Large Beardtongue

Penstemon grandiflorus

Description & Overview

Penstemon grandiflorus, Large Beardtongue as it’s commonly known, is native to the dry prairies of Wisconsin. Many bees love this species and watching them wriggle their way up the tube of this Penstemon’s flowers will put a smile on anyone’s face, especially after a long winter. Mint-green basal leaves add a nice contrast to other plants in the garden and give this perennial an overall special somethin’. If you are looking for a plant with beautiful flowers that bloom in the spring, prefer dry soil, and attract pollinators then look no further.

You may also know this plant as Large-flowered Beardtongue, Large Penstemon, Canterbury Bells, or Wild Foxglove.

Core Characteristics

Mature Height: 24-36 inches
Mature Spread: 12-24 inches
Growth Rate: Fast
Growth Form: Upright
Light Requirements: Full Sun
Site Requirements: Sandy, dry soil
Flower: Lavender, tubular, 24″-36″ stalk
Bloom Period: May, June
Foliage: Blue-Green Ovate Leaves
Fall Color: N/A
Fruit Notes: Capsule containing many seeds

Suggested Uses:

Large Beardtongue has large blue-green leaves, up to six inches long, in its first year. In the plant’s second year, another unique rosette of leaves is produced, followed by a three-foot flowering stalk sporting lavender/white alternating flowers with bilateral symmetry. Anyone would stop a walk through the garden to kneel down and take a good look. It is unique and beautiful.

Restoration: As a native resident of our local prairies, Large Beardtongue would be a great addition to any prairie restoration project. This plant will thrive in an open, dry, full sun location.

Pollinator Garden: Large Beardtongue adds pollinator power and a nice pop of color to any wildflower garden in the early summer. Its unique, large, mint-green basal leaves add contrast when planted in a mixed bed.

Rock Garden: As a lover of well-draining, dry soil, Large Beardtongue would do very well in a rock garden.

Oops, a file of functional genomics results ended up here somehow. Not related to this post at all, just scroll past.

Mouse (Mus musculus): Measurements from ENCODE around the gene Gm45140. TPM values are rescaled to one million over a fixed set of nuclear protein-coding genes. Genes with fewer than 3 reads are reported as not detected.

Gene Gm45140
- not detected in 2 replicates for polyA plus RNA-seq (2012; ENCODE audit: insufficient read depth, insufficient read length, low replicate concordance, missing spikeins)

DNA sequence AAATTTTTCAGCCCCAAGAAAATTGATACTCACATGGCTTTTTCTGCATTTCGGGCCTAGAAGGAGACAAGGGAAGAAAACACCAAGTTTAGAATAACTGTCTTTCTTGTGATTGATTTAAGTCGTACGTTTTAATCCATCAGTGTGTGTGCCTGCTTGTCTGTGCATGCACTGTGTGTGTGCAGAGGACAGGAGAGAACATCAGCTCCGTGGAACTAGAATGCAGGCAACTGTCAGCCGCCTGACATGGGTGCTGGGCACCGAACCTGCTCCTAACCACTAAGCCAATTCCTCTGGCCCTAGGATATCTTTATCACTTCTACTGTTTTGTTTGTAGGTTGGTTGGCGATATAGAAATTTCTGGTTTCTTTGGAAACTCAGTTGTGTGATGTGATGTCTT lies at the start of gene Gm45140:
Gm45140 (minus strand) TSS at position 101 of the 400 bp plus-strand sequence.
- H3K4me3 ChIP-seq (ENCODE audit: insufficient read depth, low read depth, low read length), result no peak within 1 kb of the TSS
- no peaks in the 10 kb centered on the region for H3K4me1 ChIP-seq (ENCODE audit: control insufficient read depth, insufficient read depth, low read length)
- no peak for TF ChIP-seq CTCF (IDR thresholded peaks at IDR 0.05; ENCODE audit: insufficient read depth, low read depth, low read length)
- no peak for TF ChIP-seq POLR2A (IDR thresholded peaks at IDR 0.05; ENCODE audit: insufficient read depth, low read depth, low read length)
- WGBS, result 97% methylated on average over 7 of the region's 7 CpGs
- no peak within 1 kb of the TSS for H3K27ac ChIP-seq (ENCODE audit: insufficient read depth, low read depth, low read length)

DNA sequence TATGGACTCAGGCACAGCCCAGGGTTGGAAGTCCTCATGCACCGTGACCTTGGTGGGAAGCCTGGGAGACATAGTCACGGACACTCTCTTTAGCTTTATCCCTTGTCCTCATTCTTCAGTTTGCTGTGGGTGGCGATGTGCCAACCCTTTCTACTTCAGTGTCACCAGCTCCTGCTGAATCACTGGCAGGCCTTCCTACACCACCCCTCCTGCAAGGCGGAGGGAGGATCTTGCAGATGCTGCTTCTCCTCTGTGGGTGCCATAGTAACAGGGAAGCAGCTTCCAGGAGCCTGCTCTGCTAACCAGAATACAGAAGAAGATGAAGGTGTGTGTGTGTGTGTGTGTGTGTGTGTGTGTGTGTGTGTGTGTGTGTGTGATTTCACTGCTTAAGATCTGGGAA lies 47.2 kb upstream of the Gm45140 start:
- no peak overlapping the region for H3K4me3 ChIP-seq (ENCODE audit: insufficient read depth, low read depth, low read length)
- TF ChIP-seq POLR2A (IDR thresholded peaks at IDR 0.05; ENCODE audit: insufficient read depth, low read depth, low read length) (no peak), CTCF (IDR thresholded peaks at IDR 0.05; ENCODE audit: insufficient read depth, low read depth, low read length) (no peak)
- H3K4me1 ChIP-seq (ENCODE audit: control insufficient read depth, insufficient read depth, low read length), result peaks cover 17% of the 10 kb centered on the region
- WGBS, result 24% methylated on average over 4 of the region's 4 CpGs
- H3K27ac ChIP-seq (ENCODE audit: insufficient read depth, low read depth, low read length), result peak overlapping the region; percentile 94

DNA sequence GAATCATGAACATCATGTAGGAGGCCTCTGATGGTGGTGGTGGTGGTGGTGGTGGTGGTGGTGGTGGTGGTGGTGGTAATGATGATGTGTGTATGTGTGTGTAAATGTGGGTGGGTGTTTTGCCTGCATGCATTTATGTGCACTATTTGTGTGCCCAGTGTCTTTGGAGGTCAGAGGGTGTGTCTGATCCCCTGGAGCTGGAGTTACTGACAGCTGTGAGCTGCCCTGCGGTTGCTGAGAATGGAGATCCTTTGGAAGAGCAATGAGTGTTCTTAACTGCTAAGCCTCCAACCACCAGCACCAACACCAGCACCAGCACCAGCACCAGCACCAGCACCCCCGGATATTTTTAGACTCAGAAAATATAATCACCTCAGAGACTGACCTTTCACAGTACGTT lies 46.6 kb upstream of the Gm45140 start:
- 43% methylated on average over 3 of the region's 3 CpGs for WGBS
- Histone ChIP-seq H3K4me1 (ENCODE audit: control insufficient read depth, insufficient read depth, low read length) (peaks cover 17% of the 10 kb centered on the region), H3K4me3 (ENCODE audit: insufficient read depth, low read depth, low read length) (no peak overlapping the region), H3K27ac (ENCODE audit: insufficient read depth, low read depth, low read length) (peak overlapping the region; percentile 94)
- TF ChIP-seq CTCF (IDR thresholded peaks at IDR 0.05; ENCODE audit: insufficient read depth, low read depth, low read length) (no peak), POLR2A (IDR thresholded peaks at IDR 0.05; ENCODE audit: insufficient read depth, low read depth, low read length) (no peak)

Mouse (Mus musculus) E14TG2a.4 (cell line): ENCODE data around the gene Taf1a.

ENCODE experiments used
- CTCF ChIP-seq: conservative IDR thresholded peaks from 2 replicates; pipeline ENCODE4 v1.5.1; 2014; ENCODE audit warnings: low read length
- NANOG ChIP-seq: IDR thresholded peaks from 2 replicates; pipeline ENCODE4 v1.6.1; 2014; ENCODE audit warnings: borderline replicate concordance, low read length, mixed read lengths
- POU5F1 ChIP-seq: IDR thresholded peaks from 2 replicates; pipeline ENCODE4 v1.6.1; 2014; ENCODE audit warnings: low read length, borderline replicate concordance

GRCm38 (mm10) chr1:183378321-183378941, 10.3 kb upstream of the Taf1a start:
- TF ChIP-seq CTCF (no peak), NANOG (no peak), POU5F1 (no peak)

Wildlife Value:

Bumblebees, as well as several long-tongued bees, Syrphid flies, and skippers, readily visit many Penstemon species. Notably, Osmia distincta, a type of Mason Bee, relies heavily on Penstemon as they are most active in the early summer months, coinciding with the bloom time of many Penstemon species. At this point, it is worth talking about the structure of the flowers for a moment so that we can all fully appreciate the way Penstemons have evolved with bees to ensure pollination.

The petals of Penstemon flowers are fused, creating two lips, one on top and one on the bottom with the bottom lip serving as a sort of landing pad, while the top lip acts as a low roof. The fusion of the petals creates a closed tubular shape baited deep inside with delicious nectar. When the bee lands on the bottom lip, not only is it hit with the scent of the nectar but also with visual cues in the form of contrasting streaks leading down the tunnel that can only be seen in UV (the way a bee sees). The bee then follows these cues, wiggling its way inside the tube, at which time the back of her abdomen brushes against a pollen-producing anther that is fused to the top of the structure, resulting in a sort of forced pollination as the bee makes its way from flower to flower. So cool, right?!

Birds also enjoy what Penstemon has to offer. Hummingbirds can be seen visiting the flowers. Songbirds and sparrows of the dry prairies of Wisconsin feed on the seeds.

Maintenance Tips:

The flower stalk can be cut off after the flowers are spent if keeping the garden neat and tidy is a priority. This will leave only the basal leaves which still offer a contrasting color that would stand out in a garden. Or… leave the stalks up and let the flowers go to seed to help sustain the birds through the winter!

Large Beardtongue may not do well if planted in typical garden soil as it often holds too much moisture for too long. Do not overwater as it will lead to root rot. It grows a big taproot, and so is well adapted to dry soil. As such, avoid poorly draining, clay soils as this will likely lead to root rot.
Spread seeds to propagate.


Occasional leaf spot and rust may occur but can be lessened by watering the base of the plant and avoiding overhead watering.

Short-lived, but do not let this deter you from planting. Use seed capsules to propagate so that it appears year after year!

Leaf Lore:

Native American tribes used leaves and roots to treat several ailments. Roots were chewed and applied against sore teeth to relieve toothaches as well as used to cure stomach and chest pains. Leaves were made into a tea to treat fever, as well as pounded to release juices that were believed to treat rattlesnake bites.

Name: Penta is derived from the Greek word meaning, “five.” Stemon is a Greek word referring to the stamens, of which all Penstemons have five. The epithet grandifloras means “large-flowered”.

Companion Plants:

Plant along with other dry soil-loving prairie restoration project plants such as:

Combine with these plants to create a diverse pollinator garden:

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